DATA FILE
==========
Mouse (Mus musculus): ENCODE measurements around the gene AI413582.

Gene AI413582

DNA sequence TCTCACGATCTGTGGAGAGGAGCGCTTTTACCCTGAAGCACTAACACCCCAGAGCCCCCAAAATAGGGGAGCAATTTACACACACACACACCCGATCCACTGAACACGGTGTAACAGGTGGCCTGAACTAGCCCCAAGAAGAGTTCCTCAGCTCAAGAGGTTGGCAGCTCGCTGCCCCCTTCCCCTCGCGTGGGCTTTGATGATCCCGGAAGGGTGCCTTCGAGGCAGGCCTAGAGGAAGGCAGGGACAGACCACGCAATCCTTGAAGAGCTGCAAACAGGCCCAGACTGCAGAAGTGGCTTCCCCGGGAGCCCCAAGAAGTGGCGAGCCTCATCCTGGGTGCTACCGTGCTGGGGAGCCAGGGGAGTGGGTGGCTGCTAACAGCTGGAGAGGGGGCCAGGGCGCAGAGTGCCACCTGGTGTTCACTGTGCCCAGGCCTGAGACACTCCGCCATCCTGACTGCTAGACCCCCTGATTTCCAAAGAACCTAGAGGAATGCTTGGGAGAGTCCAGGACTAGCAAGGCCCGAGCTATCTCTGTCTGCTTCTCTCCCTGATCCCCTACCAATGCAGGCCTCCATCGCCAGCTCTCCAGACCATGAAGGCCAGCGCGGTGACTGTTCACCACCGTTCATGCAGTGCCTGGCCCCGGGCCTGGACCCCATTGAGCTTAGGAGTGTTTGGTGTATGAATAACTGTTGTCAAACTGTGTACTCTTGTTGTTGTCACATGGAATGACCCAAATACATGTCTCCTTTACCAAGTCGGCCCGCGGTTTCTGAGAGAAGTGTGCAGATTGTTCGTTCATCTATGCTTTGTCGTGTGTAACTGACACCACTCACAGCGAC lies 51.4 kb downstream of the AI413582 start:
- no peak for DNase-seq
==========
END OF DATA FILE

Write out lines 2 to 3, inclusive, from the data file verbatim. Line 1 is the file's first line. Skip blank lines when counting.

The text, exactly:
Gene AI413582

DNA sequence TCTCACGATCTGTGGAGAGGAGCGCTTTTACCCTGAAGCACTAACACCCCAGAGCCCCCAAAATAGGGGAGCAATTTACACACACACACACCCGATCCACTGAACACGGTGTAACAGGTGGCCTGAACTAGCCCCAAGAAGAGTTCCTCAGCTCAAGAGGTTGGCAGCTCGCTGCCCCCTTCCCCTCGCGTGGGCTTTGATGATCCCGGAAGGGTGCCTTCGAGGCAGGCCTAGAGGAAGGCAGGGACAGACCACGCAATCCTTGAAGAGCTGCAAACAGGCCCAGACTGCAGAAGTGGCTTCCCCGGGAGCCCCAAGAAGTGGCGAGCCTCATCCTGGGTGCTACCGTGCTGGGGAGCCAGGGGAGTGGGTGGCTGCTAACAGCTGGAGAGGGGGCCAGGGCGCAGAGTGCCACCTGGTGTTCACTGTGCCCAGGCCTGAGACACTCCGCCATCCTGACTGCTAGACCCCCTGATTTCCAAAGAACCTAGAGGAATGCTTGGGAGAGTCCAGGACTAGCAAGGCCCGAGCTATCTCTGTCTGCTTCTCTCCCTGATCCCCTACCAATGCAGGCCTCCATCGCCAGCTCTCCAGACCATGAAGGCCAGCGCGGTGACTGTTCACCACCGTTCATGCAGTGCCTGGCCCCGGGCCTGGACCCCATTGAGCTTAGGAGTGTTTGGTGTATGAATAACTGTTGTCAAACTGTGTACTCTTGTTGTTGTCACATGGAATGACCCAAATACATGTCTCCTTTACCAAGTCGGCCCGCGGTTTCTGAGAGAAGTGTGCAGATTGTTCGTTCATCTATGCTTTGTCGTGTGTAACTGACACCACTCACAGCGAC lies 51.4 kb downstream of the AI413582 start: